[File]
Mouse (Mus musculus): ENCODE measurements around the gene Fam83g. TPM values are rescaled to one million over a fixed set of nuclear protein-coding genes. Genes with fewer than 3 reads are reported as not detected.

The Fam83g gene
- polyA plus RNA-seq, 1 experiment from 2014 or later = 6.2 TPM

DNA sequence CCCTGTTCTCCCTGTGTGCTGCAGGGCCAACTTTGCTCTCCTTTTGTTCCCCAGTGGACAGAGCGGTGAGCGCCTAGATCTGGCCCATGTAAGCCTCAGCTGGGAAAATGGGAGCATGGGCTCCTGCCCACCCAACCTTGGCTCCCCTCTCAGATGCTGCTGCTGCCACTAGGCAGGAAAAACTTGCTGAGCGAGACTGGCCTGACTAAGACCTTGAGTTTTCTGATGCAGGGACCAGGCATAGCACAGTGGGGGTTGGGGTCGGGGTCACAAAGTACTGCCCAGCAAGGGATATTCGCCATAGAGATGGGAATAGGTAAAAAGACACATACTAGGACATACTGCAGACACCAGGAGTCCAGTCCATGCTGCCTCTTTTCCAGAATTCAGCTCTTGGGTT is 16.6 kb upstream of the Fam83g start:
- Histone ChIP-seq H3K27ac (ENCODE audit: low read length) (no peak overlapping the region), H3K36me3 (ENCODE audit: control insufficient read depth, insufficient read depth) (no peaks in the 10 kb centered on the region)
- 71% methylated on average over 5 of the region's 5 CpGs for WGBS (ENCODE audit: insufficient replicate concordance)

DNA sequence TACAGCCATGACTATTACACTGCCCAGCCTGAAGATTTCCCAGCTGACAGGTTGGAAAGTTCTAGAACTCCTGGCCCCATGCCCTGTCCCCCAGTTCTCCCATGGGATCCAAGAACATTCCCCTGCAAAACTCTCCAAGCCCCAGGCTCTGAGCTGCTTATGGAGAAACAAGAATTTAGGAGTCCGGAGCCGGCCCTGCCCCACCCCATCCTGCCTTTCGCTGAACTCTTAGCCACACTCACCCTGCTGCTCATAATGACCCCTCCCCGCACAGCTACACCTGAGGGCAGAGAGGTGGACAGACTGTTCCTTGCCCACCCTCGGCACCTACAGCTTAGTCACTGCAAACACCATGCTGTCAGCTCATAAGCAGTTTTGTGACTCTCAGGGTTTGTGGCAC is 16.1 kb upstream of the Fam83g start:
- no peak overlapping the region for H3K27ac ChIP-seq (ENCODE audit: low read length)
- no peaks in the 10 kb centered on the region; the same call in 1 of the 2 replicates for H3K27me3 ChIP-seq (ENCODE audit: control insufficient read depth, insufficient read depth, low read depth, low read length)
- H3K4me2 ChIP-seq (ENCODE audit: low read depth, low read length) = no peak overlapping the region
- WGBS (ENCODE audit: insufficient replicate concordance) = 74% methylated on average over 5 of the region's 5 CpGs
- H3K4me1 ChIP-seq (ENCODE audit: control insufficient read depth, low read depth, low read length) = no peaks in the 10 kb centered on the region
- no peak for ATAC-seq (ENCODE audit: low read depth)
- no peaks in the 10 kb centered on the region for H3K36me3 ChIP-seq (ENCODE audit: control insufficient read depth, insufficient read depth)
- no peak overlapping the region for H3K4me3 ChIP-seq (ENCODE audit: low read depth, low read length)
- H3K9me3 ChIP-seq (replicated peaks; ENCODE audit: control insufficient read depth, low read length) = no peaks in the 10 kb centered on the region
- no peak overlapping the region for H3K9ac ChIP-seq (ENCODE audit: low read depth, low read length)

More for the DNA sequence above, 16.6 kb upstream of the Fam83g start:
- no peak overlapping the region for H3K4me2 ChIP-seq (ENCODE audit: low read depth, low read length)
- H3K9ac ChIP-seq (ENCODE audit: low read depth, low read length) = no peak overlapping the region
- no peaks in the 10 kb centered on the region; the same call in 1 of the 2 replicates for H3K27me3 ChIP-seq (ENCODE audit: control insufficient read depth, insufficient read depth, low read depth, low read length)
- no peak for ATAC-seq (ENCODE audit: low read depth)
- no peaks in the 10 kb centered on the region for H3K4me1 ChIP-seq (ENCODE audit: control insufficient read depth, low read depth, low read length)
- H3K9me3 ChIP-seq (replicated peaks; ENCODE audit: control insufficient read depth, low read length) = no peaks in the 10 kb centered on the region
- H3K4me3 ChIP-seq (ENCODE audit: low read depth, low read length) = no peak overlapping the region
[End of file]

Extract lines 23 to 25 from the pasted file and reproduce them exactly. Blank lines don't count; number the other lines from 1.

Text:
- no peaks in the 10 kb centered on the region for H3K4me1 ChIP-seq (ENCODE audit: control insufficient read depth, low read depth, low read length)
- H3K9me3 ChIP-seq (replicated peaks; ENCODE audit: control insufficient read depth, low read length) = no peaks in the 10 kb centered on the region
- H3K4me3 ChIP-seq (ENCODE audit: low read depth, low read length) = no peak overlapping the region